Working on your entire body when you’re fighting to be mentally healthy seems like a huge task but if you’re physically healthy, it will aid your mental health too. At the peak of my anxiety, I was also struggling with my physical health and that contributed more to it. At my healthiest, my diet is full of fresh fruit and vegetables, my chemical load is low and my liver and kidneys are functioning well. I have my ways of keeping myself healthy but you have to find your own way. If that means addressing your diet, sleep patterns and exercise regime then that’s what it takes.


Speaking of exercise, everyone will recommend exercising as way of easing your anxiety and I will always agree. What I will say though is that you need to find a form of exercise that suits you. I’d never play a team sport, or even go for a run. I love yoga and pilates, but I prefer doing it alone rather than going to classes. It doesn’t matter what form or exercise it is, as long as it raises your heart rate and therefore has the run on benefits on your cortisol and serotonin then it will help your anxiety.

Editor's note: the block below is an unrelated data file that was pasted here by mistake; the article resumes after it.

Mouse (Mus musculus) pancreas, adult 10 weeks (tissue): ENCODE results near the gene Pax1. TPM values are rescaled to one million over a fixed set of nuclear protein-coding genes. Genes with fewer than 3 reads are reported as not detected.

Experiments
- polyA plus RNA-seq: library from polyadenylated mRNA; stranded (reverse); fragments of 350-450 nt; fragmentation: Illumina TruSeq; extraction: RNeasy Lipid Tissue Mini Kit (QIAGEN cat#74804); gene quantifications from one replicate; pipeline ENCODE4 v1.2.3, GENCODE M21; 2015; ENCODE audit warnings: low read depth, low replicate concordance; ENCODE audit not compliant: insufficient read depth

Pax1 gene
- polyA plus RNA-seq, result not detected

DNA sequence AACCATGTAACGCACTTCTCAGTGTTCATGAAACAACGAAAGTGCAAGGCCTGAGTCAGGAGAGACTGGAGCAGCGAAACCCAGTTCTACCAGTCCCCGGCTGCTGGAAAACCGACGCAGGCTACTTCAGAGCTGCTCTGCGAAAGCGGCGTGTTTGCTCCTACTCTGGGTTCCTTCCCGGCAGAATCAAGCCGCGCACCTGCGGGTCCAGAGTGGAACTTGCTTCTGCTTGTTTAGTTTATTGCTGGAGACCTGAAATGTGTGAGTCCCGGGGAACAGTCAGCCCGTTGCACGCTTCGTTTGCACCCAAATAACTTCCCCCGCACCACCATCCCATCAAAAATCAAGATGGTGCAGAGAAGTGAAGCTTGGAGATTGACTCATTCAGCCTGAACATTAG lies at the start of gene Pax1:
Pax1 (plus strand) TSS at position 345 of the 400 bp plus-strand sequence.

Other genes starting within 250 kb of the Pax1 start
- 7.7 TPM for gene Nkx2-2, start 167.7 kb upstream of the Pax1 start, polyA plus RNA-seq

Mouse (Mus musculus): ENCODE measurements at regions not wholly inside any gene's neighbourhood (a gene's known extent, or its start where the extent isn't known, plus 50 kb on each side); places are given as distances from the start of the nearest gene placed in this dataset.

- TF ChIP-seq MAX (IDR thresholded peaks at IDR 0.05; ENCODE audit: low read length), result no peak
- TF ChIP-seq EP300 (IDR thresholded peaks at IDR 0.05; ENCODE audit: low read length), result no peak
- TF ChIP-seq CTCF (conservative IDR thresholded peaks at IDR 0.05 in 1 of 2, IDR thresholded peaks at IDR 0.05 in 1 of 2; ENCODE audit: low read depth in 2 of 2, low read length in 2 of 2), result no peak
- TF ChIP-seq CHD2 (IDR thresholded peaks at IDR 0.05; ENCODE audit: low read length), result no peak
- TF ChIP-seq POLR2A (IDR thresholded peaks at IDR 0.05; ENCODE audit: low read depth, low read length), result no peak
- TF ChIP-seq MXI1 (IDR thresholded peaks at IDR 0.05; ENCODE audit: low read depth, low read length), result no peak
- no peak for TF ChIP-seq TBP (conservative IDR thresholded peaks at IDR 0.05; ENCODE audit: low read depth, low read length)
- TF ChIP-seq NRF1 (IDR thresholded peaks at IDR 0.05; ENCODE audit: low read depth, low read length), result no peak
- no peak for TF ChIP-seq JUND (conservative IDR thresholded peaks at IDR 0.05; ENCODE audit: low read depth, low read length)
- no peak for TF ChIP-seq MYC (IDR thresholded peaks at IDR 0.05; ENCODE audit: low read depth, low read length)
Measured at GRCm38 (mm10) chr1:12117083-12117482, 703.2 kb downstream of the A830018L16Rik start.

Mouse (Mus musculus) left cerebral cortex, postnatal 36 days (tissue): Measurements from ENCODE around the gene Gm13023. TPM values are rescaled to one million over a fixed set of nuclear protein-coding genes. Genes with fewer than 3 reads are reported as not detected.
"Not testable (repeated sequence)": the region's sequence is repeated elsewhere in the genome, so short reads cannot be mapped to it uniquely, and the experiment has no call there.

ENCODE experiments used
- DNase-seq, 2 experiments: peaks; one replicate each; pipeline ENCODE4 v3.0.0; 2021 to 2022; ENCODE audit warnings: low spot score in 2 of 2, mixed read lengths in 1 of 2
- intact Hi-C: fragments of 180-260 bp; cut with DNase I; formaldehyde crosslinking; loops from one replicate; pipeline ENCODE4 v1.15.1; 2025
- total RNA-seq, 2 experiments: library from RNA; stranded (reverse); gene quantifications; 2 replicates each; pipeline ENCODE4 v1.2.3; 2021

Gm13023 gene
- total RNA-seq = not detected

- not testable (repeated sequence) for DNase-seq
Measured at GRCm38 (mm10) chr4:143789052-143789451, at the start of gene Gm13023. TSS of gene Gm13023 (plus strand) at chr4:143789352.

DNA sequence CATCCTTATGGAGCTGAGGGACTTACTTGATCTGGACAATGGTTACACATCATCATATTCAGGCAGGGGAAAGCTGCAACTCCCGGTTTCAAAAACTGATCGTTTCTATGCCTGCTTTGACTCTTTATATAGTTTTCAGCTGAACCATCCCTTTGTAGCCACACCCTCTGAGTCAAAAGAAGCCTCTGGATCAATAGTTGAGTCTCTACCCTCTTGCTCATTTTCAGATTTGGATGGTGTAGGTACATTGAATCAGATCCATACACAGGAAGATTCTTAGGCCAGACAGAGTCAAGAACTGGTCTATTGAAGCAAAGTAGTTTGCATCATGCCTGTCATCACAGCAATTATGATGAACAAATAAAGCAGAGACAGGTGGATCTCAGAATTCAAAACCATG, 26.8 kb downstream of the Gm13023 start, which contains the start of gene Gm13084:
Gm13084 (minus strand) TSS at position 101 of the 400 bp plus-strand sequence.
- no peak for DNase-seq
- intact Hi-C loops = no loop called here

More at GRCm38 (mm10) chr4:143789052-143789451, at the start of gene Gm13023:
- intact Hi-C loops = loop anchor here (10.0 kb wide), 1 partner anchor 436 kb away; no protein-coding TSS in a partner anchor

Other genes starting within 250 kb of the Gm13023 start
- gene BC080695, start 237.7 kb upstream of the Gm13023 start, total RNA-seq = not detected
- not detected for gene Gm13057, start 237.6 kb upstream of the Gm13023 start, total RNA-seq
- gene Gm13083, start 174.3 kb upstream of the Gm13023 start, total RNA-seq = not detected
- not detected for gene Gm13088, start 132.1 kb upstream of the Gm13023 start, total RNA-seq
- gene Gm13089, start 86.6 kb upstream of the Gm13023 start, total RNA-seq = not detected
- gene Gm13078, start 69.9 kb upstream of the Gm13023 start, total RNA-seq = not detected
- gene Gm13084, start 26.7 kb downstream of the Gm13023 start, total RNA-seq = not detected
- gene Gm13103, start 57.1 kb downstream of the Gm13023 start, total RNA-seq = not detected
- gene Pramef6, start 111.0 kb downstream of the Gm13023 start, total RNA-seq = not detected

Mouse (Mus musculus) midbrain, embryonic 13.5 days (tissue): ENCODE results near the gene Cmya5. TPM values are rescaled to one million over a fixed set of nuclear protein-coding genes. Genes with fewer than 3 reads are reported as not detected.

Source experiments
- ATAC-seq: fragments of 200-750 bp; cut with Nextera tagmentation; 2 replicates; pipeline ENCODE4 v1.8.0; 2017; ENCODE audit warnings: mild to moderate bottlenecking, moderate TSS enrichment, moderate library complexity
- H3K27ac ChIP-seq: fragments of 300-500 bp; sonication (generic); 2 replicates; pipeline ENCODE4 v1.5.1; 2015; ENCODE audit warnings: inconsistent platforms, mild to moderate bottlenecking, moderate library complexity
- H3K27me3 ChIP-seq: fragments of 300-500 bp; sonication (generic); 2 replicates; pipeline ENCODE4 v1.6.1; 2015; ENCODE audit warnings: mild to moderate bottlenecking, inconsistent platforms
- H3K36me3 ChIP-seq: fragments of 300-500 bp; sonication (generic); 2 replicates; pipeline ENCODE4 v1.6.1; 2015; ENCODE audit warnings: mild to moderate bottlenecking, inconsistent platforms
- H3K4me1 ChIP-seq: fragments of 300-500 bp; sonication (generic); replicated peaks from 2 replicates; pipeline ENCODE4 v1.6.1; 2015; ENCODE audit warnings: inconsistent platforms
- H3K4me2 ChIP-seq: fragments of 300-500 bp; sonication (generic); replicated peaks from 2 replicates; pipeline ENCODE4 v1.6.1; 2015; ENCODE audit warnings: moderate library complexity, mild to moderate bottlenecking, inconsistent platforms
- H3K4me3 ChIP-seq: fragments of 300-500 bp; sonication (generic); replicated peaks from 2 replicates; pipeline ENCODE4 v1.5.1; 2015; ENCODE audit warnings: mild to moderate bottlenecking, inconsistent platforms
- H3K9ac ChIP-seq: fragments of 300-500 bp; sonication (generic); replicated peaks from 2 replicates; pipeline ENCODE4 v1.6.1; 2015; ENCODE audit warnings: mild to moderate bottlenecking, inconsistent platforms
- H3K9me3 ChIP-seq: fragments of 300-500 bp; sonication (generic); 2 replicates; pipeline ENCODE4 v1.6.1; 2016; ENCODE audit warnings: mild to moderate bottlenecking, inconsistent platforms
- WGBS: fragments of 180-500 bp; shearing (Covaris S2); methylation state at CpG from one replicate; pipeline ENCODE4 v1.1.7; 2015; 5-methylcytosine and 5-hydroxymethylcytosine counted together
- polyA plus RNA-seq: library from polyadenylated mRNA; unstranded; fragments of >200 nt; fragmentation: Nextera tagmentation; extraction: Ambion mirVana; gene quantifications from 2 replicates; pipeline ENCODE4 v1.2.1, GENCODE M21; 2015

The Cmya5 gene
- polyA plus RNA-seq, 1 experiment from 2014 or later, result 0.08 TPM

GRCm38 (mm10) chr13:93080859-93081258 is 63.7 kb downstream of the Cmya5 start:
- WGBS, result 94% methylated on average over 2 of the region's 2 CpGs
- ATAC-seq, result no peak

While diet and exercise are the best changes you can make, we all know that it isn’t always possible. This is where supplements come in. If you go on the internet, you’ll find copious articles recommending supplements and yes I use supplements too. I don’t believe that popping a supplement will be the answer though. It says so in the name. It’s a supplement. Use it to boost what efforts you’re making to ease your anxiety and that way you’ll never be reliant on them. You should always consult a professional you trust because medications and supplements will affect everyone differently. If taking supplements isn’t your ideal treatment, you don’t always need to take them in tablet form. Consider taking herbs in the form of tea. This can dilute the strength and it can also become a self-care ritual that can help ease your stress.